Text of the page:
known text-book has been undertaken by in a collection of wild anotheras (? species) made near Dr. Pfaundler, in succession to Dr. Wild, whose death Baltimore, I found none which had not some bad

occurred soon after the publishers had put the revision pollen grains. Were all these hybrids ? it may well be

in hand. For the present instalment on mechanics asked. li su, hybrids of what? Our Rubi hybridise

and acoustics Dr. Pfaundler is responsible; but for freely, but, as Focke showed, there are pure forms

other parts of the four volumes in which the work with períect pollen, and hybrid forms with an ad

will be completed the co-operation has been secured mixture of bad grains. This test should be made in

of Dr. Lummer (optics and heat), Dr. Kaufmann America on a large scale, to discover whether any (magnetism and electricity), Prof. J. M. Pernter Enothera is “ pure by that criterion.

(meteorology), Dr. Nippoldt (terrestrial magnetism), But again, we know that the production of analyti- | Dr. Drucker (physical chemistry), and Dr. Wassmuth cul varieties by a hybrid, and the production of novel (heat conductivity and thermodynamics). forms by a mutating species, must be exceedingly It is intended to maintain the characteristics of the similar and perhaps indistinguishable phenomena.

book as being essentially non-mathematical. This Hybridisation cannot be regarded as the sole source plan, of course, very niuch restricts the treatment of of analytical variation-witness the case of Primula

most of the problems dealt with, and in many cases sinensis and the sweet pea, where analytical variation

prevents any proof being given of formulæ which are is rise, though no hybridisation has taken place. discussed. There is room, however, for a text-book The interrelationship of the two sets of occurrences of this kind, as is amply testified by the success of is still obscure; but by experimental breeding it can the previous editions. In spite of the limitation in in great measure be elucidated, and in the course of the treatment, the author has succeeded in giving a that inquiry the meaning of mutation will probably very comprehensive account of his subject. He is be discovered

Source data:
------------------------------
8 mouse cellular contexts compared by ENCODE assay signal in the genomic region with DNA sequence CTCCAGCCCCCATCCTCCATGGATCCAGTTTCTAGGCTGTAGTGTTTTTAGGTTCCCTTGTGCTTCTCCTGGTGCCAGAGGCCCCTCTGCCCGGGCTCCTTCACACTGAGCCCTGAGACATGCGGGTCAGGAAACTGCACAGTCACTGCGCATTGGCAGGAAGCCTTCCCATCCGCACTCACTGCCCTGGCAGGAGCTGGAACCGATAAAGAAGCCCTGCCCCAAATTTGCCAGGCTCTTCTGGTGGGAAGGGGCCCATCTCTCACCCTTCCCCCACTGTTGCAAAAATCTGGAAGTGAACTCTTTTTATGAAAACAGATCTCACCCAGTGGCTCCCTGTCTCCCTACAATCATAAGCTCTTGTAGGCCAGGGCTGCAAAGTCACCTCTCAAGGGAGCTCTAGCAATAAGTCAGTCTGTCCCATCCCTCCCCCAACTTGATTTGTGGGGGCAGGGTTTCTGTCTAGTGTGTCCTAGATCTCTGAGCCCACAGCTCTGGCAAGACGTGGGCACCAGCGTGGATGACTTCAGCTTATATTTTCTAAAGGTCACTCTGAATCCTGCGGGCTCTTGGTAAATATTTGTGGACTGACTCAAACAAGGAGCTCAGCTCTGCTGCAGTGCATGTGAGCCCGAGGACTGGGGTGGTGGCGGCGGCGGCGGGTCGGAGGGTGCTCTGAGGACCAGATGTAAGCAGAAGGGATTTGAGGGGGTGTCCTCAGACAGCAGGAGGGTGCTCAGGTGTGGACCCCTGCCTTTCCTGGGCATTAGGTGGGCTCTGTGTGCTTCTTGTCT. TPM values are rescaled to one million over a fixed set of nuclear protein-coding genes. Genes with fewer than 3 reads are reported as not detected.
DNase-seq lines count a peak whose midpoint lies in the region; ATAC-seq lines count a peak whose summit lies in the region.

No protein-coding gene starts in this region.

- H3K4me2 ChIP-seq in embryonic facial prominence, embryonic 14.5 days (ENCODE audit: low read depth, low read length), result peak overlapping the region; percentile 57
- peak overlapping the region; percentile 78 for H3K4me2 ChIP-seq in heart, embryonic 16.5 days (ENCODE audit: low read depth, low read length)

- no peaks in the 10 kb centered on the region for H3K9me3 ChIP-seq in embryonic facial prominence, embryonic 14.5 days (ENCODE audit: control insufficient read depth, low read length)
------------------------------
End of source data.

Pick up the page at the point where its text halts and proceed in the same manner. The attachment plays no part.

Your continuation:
very clear, and takes special pains to be so in cases Only salient features of the book have been men- where difficulties are commonly met with. tioned; many others must be passed over. Capsella ample, in connection with mass and weight he is very has provided (p. 180), as might be expected, good precise. The kilogram is a mass, and not a weight; examples of the constancy of petites espèces. Time one can only say it has a weight, and can call this brings revenges, and we must hope that Jordan would the kilogram-weight. In stating this he is in agreehave felt satisfaction in the recognition now accorded ment with the International Committee of Weights to his once discredited work, though, by the per- and Measures (Paris, 1901), whose decisions may be Tersity of things, that work is used to complete and considered as representing the common-sense of the support those views he most detested. Strange, too, scientific world. would it seem to his opponents to see Jordan's micro- The intention is to bring out the remaining volumes species received as a valuable element in the general quickly. It is expressly hoped that owing to the large doctrine of mutability !

number of collaborators, the treatise may be comIn several minor points the book is open to criticism. pleted before the first volume is out of date. The Artemia-Branchipus story should not be repeated (2) The second of the volumes under notice is the even incidentally without words of caution. The pic-third supplement to the treatise on physics, commonly Tures even in these half-tone days are below the mark, known as “ Jamin et Bouty.” The subject-matters and such pictures as those of peloric Linaria make one embraced are radiations, électricité, ionisation. It is

For ex